Jean-Frédéric Phélypeaux, Count of Maurepas
The Count of Maurepas
Portrait of Maurepas by Louis-Michel van Loo (1730)
|First Minister of State|
14 May 1776 – 21 November 1781
|Preceded by||Jacques Turgot|
|Succeeded by||The Count of Vergennes|
|Secretary of State of the Navy|
16 August 1723 – 23 April 1749
|Preceded by||The Count of Morville|
|Succeeded by||The Count of Jouy|
|Secretary of State of the Maison du Roi|
30 March 1718 – 20 April 1749
|Preceded by||Marquis of La Vrillière|
|Succeeded by||The Count of Saint-Florentin|
9 July 1701
Versailles, Île-de-France, France
|Died||21 November 1781 (aged 80)|
Versailles, Île-de-France, France
(m. 1728; his d. 1781)
He was born at Versailles, of a family of administrative nobility, the son of Jérôme Phélypeaux, secretary of state for the marine and the royal household. Under the guidance of his father, his grandfather and his cousin Louis Phélypeaux, marquis de La Vrillière, Jean-Frederic was trained from childhood to be secretary of state to the king of France. Jean-Frederic had right en survivance to the position of secretary of state, under Philippe II, as his father Jerome had purchased the office with the right of inheritance.
In 1718 at the age of 17, Jean became the minister of the royal household and Comte de Maurepas under the guardianship of his cousin La Vrillière. Shortly after he married the daughter of his cousin, Marie-Jeanne. Five years later on the 16th of August he began his duties as ministre de la marine to Louis XV administering the navy, colonies and seaborne trade. In 1738 he was promoted to the council of state, and in time aided the king, alongside several other ministers in making significant political decisions. Jean continued his administrative career after the death of his guardian, and was ministre de la marine until April 23, 1749, when he was removed in a coup.
Skilled in military and naval strategy, Maurepas enabled the French navy to regain previously lost prestige and France was once again recognized as a maritime power. One way that he improved the French reputation was by focusing on the defense of France's sprawling empire in the New World, especially in the 1730s and 1740s. His defense plans were aided by information on British naval manoeuvres, lists of what ships were coming to North America and detailed memoirs of ship construction. Jean-Frederic obtained this information through maintaining an intelligence service that was considered one of the most efficient in Europe. This was only made possible due to the drastic funding increases he managed to obtain for the Troupes de la Marine. The typical budget appropriated to the marine from the mid-1720s to mid-1730s was 9 million livres; in 1739, however, Jean-Frederic managed to obtain a budget of 19.2 million livres. In the following years he acquired budgets of 20 million livres in 1740, 26 million in 1741 and 27 million in 1742. Over his career as administrator he held the positions of chamberlain of the royal household, minister of the marine, and director of the secret service, fulfilling his duties with efficiency and precision.
In 1749, Maurepas was removed by a coup led by Duke of Richelieu, putting an end to his period of immense success. He was exiled from Paris for an epigram against Madame de Pompadour, and went to Bourges and then onto Pontchartrain. In 1774, he was appointed to minister of state to Louis XVI, as well as chief adviser, holding both positions until 1781. He gave Turgot the direction of finance, placed Lamoignon-Malesherbes over the royal household and made Vergennes minister for foreign affairs. At the outset of his new career he showed his weakness by recalling to their functions, in deference to popular clamour, the members of the old Parlement ousted by Maupeou, thus reconstituting the most dangerous enemy of the royal power. This step, and his intervention on behalf of the American states, helped to pave the way for the French Revolution.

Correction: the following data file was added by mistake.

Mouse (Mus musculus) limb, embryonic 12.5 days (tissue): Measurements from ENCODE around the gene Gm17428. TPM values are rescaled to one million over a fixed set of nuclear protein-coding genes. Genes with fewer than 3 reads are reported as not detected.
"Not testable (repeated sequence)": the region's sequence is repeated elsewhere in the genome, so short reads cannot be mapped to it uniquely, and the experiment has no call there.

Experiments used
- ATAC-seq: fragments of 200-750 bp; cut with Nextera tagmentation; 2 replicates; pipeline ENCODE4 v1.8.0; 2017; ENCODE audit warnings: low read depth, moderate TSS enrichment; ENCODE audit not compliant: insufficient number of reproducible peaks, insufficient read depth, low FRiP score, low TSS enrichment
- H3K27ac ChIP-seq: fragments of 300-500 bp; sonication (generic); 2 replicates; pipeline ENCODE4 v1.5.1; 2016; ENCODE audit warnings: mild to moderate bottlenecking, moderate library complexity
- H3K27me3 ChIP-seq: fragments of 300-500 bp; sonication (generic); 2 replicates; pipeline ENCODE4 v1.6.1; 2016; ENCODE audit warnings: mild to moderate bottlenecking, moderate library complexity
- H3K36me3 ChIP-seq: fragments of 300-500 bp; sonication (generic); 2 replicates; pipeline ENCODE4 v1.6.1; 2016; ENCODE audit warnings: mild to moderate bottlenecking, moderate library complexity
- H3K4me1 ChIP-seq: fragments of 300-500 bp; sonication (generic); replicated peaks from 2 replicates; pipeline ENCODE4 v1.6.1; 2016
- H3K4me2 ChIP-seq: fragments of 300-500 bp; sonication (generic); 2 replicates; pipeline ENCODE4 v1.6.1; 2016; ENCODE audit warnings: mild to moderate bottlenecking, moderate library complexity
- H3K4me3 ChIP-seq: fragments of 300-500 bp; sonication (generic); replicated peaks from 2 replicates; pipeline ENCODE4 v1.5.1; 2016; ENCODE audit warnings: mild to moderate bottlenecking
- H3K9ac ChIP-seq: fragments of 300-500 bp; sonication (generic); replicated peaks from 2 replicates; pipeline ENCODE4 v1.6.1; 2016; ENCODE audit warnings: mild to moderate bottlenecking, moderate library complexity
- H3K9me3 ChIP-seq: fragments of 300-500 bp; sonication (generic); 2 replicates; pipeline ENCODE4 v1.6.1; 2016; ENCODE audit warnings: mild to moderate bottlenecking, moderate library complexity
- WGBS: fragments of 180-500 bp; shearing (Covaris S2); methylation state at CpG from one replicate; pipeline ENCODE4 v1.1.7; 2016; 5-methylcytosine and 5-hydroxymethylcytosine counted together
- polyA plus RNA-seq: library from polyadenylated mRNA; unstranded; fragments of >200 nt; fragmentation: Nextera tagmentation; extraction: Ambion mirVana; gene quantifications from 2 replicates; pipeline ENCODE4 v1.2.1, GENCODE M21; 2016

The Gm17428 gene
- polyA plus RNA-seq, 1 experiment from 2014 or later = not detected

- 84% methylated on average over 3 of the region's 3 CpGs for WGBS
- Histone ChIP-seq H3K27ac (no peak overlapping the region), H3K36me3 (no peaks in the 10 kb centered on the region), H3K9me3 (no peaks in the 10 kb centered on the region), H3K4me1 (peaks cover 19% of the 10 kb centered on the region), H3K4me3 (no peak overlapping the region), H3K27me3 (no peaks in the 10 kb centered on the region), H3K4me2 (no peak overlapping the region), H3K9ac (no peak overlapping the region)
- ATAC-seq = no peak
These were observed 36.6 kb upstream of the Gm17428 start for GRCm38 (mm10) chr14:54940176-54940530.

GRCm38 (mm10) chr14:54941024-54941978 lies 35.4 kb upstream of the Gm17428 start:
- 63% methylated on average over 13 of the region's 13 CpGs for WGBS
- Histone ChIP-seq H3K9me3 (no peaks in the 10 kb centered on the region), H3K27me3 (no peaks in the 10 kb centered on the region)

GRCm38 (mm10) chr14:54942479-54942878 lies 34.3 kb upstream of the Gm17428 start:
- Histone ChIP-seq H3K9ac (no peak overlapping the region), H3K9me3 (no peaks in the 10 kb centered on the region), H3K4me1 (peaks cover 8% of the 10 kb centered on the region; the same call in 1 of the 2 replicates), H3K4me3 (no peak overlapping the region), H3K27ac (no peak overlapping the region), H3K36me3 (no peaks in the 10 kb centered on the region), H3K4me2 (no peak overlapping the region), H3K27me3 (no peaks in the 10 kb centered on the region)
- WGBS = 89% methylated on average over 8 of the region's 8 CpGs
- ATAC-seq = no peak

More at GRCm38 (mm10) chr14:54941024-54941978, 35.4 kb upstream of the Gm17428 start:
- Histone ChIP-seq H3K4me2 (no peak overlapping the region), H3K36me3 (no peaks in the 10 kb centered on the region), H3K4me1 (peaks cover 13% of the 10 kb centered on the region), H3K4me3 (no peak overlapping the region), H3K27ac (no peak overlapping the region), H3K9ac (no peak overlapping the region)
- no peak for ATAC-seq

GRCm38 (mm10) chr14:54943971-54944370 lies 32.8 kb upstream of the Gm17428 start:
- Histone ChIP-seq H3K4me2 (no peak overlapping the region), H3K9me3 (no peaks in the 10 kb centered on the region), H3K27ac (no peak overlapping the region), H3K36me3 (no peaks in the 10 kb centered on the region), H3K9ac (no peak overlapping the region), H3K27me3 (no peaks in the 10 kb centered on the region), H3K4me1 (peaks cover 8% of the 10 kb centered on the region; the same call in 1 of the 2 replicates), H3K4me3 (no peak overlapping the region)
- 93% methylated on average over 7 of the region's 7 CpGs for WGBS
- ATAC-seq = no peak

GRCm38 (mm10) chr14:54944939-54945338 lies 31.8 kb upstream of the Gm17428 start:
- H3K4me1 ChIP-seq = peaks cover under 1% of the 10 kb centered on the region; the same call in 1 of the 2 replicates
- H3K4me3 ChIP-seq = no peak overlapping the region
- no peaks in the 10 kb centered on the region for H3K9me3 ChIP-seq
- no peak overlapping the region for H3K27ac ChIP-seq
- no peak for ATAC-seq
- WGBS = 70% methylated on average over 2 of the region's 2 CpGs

Jealous of his personal ascendancy over Louis XVI, he intrigued against Turgot, whose disgrace in 1776 was followed after six months of disorder by the appointment of Jacques Necker. In 1781 Maurepas deserted Necker as he had done Turgot, and he died at Versailles on 21 November 1781.
Maurepas is credited with contributions to the collection of facetiae known as the Etrennes de la Saint Jean (2nd ed., 1742). Four volumes of Memoires de Maurepas, purporting to be collected by his secretary and edited by J.L.G. Soulavie in 1792, included information on the North American colonies, the fall of Louisbourg, trade in the Caribbean, the censorship of books and administration. He also recorded extensive information on all naval matters including naval construction, navigation sailing instructions and fighting at sea. The collection of memoirs is now in the possession of Cornell University.
- Rule, John C., “Jean-Frederic Phelypeaux, comte de Pontchartrain et Maurepas: Reflections on His Life and His Papers”, The Journal of the Louisiana Historical Association Vol 6: 1965, p 365-377
- McLynn, F. "An Eighteenth-Century Scots Republic? An Unlikely Project from Absolutist France", Scottish Historical Review Vol 59, Edinburgh University Press:1980, p 177
- Rule, John C."The Maurepas Papers: Portrait of a Minister", French Historical Studies Vol. 4, Duke University Press, 1965, p. 104.
- Rule, John C."The Maurepas Papers: Portrait of a Minister", French Historical Studies Vol. 4, Duke University Press, 1965, p. 105.
- Comte de Maurepas (ship)
- Maurepas, France
- This article incorporates text from a publication now in the public domain: Chisholm, Hugh, ed. (1911). . Encyclopædia Britannica. 17 (11th ed.). Cambridge University Press. p. 907.
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